In the nearing world of prime time drone operation, satellite also will serve the role of mission critical failsafe as it does for the rest of aviation. As Blackford says, oil and gas companies want to see a very high certainty that the system can do what it’s supposed to do, even while flying in strong winds on the high seas. And this application extends, for example, to package delivery of EpiPens and pharmaceuticals across cities in gridlock due to unexpected circumstances like weather-induced infrastructure failure. In the same way that satellite is backup for planes with mission critical objectives, so it could be the reliable safety net for drones in cities running operations that cannot fail, because lives depend on them.
Developments in robotics, computer vision and software to go onboard drones will mean new sensors, new cameras, and better software to help explore that data for oil and gas companies Sky-Futures gathers data for. However, satellite connectivity adds another dimension to that: making sure the link is never lost and, ultimately, that the ground keeps contact with drones the same way that we expect to keep contact with large passenger planes flying over the ocean.
The key enablement satellite brings to drones is safer and more reliable communications, in cities as well as remote areas. Jesse Kallman, head of global business development and regulatory affairs at Airware, shared with Via Satellite the ways the ex-Boeing founded company is creating a comprehensive platform that makes what used to be the cockpit, seem, in the case of a drone, a lot more like the Internet itself.
What Airware makes is “a common platform [for all drones] that doesn’t do anything specific to a particular industry, but it pulls it all together to go out and do commercial operations. It’s like a flight control system that helps you fly safely and reliably; it easily connects to any sensor or payload … with a cloud infrastructure for managing a lot of these systems that scale,” he says.
That drone cloud infrastructure means that when one drone in a drone network encounters something unexpected — an obstacle existing in at a certain longitude and latitude such as a hovering bird — all the drones in the city and network know and can interpret this into auto-corrected flight plans. Kallman says satellite will become integral as these networks expand, like highways, beyond individual cities to connect to one another. “Satellite is going to play a major part in a lot of the very long-range, beyond-line-of-sight operations where there may not be cellular infrastructure or it may be at a higher altitude and you need to be able to fly well beyond the line of sight where the current operators and radio systems are capable of reaching,” Kallman says. “That’s where satellite relays and those types of things will come into play. That will likely be for the larger systems; probably a lot of the smaller, low altitude systems won’t really require that but, for some of the larger systems that are flying really long missions … satellite is going to play a very important role in how communications are done.”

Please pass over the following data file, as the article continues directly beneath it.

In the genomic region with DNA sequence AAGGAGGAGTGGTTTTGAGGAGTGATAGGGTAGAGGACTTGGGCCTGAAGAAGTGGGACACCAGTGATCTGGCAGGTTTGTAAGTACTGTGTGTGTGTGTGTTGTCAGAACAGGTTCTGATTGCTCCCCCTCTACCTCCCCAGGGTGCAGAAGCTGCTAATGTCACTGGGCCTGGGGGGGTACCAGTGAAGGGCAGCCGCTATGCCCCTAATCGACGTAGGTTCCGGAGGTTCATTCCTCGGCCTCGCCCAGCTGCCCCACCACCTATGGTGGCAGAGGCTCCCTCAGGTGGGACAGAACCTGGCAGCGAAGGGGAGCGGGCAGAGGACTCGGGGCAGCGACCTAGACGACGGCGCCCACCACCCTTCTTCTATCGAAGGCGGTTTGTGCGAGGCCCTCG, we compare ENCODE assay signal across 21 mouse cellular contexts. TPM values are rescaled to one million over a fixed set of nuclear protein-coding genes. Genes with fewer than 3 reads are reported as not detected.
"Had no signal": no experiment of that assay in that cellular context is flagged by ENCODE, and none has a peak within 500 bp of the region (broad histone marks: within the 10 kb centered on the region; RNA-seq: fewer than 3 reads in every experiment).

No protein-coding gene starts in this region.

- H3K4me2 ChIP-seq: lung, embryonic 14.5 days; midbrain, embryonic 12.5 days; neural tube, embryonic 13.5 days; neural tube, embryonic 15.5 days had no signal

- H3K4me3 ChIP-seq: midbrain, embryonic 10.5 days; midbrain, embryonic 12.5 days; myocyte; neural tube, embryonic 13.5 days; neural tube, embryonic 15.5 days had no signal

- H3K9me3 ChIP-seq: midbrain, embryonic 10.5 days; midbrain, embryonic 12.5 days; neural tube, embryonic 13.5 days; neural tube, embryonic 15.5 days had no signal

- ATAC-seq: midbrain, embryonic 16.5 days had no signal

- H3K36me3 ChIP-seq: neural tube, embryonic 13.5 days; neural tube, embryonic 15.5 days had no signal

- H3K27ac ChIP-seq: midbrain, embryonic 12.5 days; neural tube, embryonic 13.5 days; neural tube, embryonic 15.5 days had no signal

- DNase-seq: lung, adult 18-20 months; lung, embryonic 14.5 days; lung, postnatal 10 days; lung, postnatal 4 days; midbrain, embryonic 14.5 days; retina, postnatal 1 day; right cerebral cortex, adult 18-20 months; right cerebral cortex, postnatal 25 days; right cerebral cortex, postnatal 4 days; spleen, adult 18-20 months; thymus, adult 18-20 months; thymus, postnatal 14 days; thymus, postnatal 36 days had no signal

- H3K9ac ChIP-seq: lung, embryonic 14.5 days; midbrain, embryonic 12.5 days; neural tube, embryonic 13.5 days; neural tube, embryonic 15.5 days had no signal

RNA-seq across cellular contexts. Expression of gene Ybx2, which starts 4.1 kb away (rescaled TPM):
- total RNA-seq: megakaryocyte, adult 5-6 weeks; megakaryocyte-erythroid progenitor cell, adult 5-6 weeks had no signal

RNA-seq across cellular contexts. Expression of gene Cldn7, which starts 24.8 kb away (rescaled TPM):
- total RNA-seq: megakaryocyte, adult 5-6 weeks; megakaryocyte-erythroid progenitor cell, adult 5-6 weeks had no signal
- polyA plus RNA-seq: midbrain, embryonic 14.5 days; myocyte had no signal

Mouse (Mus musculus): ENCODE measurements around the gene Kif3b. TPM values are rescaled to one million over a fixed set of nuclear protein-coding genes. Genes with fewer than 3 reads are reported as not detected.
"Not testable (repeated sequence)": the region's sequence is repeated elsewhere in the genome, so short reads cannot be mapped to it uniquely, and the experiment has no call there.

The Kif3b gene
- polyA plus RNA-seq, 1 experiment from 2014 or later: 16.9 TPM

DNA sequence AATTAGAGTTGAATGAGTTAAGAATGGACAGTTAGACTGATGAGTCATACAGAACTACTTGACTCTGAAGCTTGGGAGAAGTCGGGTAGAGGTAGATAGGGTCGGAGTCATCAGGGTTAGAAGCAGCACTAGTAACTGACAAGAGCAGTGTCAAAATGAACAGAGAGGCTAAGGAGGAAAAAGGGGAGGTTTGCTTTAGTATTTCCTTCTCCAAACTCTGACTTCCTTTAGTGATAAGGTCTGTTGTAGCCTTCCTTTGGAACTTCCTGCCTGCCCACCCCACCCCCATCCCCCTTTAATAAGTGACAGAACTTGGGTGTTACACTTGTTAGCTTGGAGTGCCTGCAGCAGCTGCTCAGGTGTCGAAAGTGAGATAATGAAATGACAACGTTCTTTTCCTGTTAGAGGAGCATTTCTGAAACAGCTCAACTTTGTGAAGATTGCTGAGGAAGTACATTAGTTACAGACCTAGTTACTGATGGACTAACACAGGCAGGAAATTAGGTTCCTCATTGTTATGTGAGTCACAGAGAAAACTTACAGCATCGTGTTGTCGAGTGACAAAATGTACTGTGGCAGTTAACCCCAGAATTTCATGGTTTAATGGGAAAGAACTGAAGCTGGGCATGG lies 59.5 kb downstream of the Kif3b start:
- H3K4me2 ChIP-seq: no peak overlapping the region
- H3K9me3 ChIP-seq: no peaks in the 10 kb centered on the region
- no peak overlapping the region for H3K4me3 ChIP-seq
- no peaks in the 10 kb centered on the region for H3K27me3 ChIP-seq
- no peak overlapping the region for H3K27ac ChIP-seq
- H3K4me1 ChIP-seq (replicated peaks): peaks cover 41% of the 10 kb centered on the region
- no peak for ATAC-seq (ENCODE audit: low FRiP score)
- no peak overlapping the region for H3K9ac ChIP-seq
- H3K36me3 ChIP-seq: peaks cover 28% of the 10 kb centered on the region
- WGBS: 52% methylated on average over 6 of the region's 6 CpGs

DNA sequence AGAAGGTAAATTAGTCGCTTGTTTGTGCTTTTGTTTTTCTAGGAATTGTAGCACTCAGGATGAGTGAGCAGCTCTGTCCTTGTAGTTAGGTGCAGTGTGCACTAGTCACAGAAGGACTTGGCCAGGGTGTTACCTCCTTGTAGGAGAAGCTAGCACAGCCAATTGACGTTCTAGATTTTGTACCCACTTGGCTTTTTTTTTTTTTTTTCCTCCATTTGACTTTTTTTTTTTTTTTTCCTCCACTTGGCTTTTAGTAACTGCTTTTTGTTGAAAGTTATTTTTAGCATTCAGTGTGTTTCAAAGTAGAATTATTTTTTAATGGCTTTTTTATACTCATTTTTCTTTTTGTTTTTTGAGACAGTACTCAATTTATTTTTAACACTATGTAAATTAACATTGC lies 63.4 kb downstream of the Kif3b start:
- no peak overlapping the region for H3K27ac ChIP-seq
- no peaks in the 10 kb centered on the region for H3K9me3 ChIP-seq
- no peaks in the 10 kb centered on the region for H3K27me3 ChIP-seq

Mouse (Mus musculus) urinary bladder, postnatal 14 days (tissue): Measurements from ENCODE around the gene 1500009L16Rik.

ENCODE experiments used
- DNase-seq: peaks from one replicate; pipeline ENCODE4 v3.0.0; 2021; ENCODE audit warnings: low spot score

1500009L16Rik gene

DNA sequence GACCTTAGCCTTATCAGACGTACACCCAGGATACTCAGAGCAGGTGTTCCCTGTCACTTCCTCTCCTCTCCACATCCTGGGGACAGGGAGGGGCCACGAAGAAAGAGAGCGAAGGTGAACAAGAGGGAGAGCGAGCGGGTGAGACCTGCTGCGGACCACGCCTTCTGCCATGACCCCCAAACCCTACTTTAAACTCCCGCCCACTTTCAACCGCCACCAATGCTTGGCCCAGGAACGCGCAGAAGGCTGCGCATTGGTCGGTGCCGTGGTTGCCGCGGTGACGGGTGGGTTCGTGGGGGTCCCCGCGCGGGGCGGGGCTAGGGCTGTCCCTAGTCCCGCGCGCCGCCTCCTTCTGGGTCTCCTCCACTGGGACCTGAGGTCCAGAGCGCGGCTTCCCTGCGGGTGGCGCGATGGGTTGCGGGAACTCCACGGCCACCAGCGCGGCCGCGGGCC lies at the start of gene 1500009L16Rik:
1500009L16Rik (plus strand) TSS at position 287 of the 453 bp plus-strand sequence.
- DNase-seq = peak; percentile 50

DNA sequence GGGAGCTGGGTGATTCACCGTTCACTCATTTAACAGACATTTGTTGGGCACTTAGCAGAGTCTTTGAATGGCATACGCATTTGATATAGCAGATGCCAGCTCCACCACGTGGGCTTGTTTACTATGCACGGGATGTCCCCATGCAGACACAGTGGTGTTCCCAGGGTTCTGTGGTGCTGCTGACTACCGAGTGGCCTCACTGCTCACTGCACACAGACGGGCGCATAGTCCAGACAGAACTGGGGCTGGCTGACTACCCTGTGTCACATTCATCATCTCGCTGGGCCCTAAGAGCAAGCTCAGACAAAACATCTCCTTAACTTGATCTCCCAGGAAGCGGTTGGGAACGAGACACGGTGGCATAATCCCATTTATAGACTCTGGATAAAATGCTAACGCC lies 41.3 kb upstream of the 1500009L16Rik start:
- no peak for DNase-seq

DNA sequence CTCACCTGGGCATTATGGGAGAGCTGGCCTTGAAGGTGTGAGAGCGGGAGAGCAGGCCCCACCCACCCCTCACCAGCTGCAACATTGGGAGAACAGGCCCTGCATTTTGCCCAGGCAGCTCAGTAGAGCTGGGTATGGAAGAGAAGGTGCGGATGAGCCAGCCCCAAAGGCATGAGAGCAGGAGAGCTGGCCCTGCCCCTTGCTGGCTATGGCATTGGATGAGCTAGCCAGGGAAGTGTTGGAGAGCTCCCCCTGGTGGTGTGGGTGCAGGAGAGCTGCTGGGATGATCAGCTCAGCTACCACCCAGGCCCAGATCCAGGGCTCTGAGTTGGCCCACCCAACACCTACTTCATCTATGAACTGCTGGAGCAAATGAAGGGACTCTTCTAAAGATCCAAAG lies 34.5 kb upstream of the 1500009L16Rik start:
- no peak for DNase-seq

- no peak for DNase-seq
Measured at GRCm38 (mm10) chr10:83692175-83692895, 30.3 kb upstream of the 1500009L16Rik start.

Portland Projects Points Way Forward for Satellite
This summer, NASA, the Congress-backed Small UAV Coalition and an aero-robotics company called Skyward are launching a live drone network: a “highway in the sky” above Portland with a real-time commercial package delivery operation rumored to include Amazon.
“We are literally carving out digital highways and zones of the sky that represent this new transportation infrastructure,” Jonathan Evans, Skyward CEO, says. “That can be translated not only into a map that human beings can read and see … but also that is machine-readable and can be directly interpreted and conformed to by drone autopilots in an aero-robotics network.”
Commercial companies Drone Deploy, DJI and 3D Robotics will help to pull the project off. Along with Robotic Skies’ droneports — airports for drones — and this ground-to-sky drone network launching in Portland , the project will have major implications for satellite. “[Skyward is] a technology company as much as anything else: VC backed and they’re building software where they’re in effect digitizing all the compliance and fleet maintenance software and putting it into an application,” Brad Hayden, CEO of Robotic Skies, says.
That application can run on a 4G LTE network to connect the shared knowledge around the above-described “drone map” in yet another iteration of the cloud. “The flight deck is becoming the Internet,” says Evans, as he explains how Drone Deploy installs 4G LTE modems in the backpack of every drone they make. This allows connected auto-updates to flight plans and demonstrations of how these drones can use modems to connect to satellite as well. These types of connected drones are ones you could deploy across oceans from London while using your iPhone, Evans says.
“[Satellite connectivity] will be integrated and woven into a mature system along the same tenor [as 4G LTE],” he says. “Basically, if the Amazon robot that’s flying through Portland loses its signal but gives it that known refresh rate on that flight plan, … well then that’s going to enact on an algorithm that says, ‘What do I do now? I lost the signal.’”
The answer to what that drone should do may be, as ever: just connect to satellite. VS
Chelsea Bryan is a freelance aerospace journalist and former junior editor of Avionics Magazine. You can follow her stories are they develop at @flyaerogirl.